Unum Necessarium * Jan Amos Comenius (1668/1983)

That is odd. I cannot find an English translation of this book. Unum Necessarium (‘the only thing necessary’) is the last book that Comenius (1592-1670) wrote. He dedicated it to “earl Ruprecht of the Palts on the Rhein”. The way Comenius wrote, my guess is that this Ruprecht was still alive when the book was published, but which Ruprecht we are talking about, I do not know. But, Comenius’ last book lacks translation to English? This Dutch translation is from 1929; this 1983 printing is a second and revised print. The translation was made by R.A.B. Oosterhuis.

Unum Necessarium is but a little book, 155 pages including introductions and notes. Comenius wrote a massive amount of books about a wide range of subjects. The current title is small and simple; of course, when there is just one thing you really need.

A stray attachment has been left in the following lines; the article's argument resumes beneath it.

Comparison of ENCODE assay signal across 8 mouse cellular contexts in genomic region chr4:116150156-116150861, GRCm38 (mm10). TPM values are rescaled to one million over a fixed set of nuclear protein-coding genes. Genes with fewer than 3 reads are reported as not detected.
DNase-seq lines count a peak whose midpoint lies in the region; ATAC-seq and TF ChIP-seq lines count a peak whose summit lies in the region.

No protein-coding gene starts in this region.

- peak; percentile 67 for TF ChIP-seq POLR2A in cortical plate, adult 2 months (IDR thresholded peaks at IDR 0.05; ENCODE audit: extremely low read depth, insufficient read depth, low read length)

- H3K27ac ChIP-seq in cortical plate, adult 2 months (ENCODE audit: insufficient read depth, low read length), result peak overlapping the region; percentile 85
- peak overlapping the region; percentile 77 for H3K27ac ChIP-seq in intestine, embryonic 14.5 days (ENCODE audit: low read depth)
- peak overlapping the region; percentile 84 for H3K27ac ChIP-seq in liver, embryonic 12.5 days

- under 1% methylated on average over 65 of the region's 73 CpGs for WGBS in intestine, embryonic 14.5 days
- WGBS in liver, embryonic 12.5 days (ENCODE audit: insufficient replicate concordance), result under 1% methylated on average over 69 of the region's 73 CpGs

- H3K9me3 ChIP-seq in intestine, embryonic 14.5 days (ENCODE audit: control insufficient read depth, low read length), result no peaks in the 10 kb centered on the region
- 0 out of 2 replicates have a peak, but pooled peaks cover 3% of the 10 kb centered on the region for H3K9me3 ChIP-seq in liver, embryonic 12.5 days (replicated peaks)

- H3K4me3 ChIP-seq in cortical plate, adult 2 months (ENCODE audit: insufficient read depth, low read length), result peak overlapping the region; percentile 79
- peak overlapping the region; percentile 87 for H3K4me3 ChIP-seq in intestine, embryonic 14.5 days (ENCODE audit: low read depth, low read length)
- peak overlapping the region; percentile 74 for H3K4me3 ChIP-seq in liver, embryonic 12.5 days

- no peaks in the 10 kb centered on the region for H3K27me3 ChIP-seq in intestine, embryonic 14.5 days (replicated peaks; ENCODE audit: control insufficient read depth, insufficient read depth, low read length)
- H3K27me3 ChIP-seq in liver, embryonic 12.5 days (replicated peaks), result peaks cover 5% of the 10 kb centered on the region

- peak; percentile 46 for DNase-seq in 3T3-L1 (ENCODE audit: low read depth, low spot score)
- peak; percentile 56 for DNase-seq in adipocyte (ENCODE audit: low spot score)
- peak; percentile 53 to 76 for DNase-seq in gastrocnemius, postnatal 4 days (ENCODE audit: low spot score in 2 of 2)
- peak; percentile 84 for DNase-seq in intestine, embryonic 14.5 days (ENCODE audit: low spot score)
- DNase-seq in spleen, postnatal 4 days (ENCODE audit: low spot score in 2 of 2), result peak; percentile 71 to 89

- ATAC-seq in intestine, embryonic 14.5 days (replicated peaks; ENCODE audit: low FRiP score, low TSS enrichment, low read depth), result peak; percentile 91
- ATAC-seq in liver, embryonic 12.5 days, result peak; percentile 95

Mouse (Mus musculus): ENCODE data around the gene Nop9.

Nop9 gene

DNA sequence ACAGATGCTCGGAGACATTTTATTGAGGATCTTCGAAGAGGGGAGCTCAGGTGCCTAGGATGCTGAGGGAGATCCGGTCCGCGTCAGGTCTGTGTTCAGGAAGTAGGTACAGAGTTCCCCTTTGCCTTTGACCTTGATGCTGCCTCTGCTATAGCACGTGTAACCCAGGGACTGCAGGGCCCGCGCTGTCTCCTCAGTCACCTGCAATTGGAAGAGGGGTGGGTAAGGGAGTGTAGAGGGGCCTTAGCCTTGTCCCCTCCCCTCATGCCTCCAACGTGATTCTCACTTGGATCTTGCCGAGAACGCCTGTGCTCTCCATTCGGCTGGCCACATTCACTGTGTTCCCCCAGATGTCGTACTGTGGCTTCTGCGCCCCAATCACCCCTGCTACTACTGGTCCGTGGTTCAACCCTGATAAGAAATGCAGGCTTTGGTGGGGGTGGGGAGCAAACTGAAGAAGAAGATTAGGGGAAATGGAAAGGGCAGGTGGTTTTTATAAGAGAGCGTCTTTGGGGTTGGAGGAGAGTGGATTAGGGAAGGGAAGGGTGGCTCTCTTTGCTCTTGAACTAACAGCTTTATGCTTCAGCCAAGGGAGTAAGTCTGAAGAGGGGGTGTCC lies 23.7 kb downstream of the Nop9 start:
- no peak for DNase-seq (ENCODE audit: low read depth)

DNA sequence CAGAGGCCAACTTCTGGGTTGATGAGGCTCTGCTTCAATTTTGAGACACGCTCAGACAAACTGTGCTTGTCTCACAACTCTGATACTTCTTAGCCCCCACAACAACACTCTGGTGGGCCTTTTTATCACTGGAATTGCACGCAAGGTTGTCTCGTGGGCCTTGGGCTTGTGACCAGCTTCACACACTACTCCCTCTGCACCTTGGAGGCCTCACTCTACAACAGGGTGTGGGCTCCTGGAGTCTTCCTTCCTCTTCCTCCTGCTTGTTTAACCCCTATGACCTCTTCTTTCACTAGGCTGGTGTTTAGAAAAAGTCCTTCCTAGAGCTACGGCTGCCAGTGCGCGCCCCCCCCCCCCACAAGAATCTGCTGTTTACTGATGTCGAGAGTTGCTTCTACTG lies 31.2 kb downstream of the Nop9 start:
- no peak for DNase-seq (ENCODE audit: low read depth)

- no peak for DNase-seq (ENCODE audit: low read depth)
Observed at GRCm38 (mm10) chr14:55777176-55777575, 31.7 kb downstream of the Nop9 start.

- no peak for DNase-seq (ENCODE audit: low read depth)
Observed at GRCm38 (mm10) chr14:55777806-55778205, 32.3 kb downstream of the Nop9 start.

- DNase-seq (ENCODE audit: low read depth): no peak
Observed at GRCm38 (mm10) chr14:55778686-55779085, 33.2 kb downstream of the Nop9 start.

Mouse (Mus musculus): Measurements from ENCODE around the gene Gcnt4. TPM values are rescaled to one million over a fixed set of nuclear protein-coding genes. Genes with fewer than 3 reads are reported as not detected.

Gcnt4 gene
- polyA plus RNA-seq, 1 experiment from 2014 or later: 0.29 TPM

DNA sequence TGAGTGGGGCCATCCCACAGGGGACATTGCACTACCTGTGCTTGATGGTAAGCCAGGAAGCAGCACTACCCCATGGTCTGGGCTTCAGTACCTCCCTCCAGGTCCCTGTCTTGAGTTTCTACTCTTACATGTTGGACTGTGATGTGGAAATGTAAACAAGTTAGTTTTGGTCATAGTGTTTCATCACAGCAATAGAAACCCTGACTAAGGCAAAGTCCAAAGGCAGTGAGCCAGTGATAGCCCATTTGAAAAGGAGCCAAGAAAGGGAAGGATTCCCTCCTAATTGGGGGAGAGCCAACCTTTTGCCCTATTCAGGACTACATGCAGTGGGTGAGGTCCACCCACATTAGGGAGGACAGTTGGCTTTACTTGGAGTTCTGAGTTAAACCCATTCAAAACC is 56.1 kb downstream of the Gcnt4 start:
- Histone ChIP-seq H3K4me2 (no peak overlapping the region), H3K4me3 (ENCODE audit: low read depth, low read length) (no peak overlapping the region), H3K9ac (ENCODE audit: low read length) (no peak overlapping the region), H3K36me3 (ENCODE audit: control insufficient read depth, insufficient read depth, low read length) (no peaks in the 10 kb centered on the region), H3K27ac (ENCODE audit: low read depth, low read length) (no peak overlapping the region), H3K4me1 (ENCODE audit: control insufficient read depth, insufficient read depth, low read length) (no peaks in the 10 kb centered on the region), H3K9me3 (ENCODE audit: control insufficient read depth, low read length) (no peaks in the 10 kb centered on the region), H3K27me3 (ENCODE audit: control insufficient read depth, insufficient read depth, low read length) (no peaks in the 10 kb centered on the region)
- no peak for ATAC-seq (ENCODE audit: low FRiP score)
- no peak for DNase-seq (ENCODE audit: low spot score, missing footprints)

Comenius starts with referring to three Greek myths. Daedalus and his labyrinth, Sisyphus and his stone and Tantalus and his punishment. Comenius keeps talking about labyrinths, Sisyphusstones and Tantalus-disappointments throughout the book. So what is this only thing necessary. Comenius uses several discriptions, but all come to the point of “returning to Christ” (p. 125). Man does not need fancy cloths, lots of money, too much to eat, not even a library full of books (Comenius lost three of his libraries though). Set your mind to Christ and you will have all you need.
Indeed, Unum Necessarium is a very pious and Christian book. Comenius adhered a very specific (and endangered) form of Christianity, the “Unity of the Brethern” (or “Moravian Brethern”), a Moravian Protestant current inspired by the ideas of John Huss (1369-1415).

Comenius travelled around, mostly because he (and his brethern) were forced to leave. He spent many years in the Netherlands. This book was published in the city where he died: Amsterdam.

Unum Necessarium is not really a highly inspirational read (to me). Like I said, it is very piously Christian. Comenius proves himself a realistic and simple religious man who -however he acknowledges other faiths- would like to see ‘his religion’ be the Universal Religion it deserves to be.

‘The only thing necessary’ shows the religious life of a ‘minimalistic believer’.

1983 Rozekruis Pers, isbn 9070196972

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